Human Rights Watch has criticized the conduct of Turkish security forces on the border with Syria who, it alleges, have been engaging in mass deportations of asylum seekers back to the conflict zone where Turkish forces themselves are now in active combat.
The organization says it interviewed a number of Syrians who claim to have been deported from posts along the border with the rebel-militant enclave of Idlib. HRW claims to have gathered evidence of at least 100 deportation instances between January in March, some of which involved groups of as many as 500 displaced persons.
READ MORE: Thousands of Syrians Leave Afrin for Gov't-Controlled Areas Amid Turkish Advance
One Syrian man interviewed about his alleged experiences in February 2018 said, "Each time they insulted the men, calling them "Syrian traitors." They forced some of them to collect firewood. Then they took all of us in military trucks to a basketball court at a security post near the Hatya border gate. There was also a big tent there. They put us all in the tent and kept us overnight. They didn't give us any food or water or let us go to a proper toilet."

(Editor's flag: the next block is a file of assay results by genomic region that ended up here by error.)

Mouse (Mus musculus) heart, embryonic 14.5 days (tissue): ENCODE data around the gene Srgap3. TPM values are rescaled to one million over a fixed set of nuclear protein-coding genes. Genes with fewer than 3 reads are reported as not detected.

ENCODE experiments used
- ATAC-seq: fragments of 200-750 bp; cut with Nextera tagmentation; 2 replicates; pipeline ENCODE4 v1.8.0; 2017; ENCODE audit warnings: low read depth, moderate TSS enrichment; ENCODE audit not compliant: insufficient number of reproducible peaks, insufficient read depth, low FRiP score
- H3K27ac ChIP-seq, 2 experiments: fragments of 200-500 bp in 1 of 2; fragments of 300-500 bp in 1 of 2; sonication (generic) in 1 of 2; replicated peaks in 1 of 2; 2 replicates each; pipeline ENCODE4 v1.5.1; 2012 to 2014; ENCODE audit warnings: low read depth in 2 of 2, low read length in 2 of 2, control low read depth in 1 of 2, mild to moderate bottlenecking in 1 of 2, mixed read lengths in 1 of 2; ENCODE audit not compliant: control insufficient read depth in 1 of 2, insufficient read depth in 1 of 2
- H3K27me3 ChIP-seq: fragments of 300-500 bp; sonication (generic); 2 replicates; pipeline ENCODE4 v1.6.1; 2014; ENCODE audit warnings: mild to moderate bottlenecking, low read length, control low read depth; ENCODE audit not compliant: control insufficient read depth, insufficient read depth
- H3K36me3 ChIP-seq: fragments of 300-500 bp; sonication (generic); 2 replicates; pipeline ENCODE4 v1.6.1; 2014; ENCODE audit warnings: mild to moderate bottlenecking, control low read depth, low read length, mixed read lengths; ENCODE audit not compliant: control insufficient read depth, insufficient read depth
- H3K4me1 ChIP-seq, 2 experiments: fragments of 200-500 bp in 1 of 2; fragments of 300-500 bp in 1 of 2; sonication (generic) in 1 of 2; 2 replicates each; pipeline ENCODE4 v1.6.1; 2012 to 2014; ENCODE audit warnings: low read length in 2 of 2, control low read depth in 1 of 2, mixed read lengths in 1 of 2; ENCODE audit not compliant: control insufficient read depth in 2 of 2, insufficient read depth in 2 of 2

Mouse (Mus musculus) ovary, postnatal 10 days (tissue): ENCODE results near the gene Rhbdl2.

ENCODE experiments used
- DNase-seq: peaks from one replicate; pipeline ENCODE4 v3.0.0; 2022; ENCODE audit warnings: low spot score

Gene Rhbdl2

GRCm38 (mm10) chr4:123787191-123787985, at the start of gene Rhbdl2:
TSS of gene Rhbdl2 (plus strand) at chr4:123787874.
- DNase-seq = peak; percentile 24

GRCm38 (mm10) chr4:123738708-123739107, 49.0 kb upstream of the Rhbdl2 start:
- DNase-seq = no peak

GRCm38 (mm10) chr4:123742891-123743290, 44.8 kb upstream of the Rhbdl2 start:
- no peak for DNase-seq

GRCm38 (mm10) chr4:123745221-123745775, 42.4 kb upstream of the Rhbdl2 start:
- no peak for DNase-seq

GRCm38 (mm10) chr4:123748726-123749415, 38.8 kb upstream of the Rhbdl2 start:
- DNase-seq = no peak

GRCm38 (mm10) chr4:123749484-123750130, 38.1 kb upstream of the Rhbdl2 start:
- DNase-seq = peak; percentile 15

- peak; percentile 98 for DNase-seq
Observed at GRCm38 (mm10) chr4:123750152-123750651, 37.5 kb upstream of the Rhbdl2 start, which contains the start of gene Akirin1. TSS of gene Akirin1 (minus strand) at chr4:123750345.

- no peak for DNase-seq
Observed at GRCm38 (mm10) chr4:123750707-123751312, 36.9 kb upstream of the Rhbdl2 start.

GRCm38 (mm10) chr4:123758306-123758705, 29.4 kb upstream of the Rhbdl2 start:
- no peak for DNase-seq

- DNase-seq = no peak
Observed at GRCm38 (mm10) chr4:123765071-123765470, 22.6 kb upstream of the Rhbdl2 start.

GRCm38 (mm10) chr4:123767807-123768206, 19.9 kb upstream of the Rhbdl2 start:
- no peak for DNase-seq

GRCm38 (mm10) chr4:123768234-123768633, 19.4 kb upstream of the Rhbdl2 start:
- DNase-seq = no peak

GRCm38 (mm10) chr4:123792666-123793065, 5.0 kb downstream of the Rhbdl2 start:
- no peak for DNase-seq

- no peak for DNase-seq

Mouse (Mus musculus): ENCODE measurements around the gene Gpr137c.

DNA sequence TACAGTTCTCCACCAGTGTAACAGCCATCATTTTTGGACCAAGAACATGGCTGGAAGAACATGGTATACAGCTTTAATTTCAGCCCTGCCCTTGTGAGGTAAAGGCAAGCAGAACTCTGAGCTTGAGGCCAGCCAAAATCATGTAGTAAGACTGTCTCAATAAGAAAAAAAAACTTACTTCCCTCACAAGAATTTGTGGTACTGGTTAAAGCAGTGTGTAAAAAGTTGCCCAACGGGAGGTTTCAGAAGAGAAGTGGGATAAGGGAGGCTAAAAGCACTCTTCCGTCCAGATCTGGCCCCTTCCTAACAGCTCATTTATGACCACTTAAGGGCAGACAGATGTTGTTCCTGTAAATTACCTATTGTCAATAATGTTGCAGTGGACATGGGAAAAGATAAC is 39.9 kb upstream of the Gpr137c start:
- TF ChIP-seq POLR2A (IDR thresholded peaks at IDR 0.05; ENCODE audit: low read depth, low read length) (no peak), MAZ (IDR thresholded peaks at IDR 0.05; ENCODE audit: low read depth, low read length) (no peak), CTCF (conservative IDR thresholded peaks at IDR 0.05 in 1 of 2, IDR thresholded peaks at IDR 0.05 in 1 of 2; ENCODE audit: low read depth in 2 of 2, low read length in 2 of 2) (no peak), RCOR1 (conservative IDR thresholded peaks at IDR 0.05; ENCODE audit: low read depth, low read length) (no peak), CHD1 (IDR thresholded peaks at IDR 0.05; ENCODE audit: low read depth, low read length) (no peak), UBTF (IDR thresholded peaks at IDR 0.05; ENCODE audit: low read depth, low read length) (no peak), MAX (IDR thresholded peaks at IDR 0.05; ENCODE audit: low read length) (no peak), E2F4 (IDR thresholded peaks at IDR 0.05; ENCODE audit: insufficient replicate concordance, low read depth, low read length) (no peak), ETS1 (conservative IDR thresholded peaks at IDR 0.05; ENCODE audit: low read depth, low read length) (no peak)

The Turkish Government responded to HRW's accusations in a letter saying, "Syrians are accepted and taken under protection in Turkey and Syrians who have entered into Turkey somehow and demand protection are definitely not sent back and the reception and registration procedures are carried out. Syrians coming to Turkey are under no circumstances forced to go back to their own country; their registration is continuing and these foreigners can benefit from many rights and services in Turkey."
The Syrian army and affiliated forces engaged in an offensive from October to February in order to recapture the north-western province of Idlib from armed rebel groups that have held almost the entire area for two years.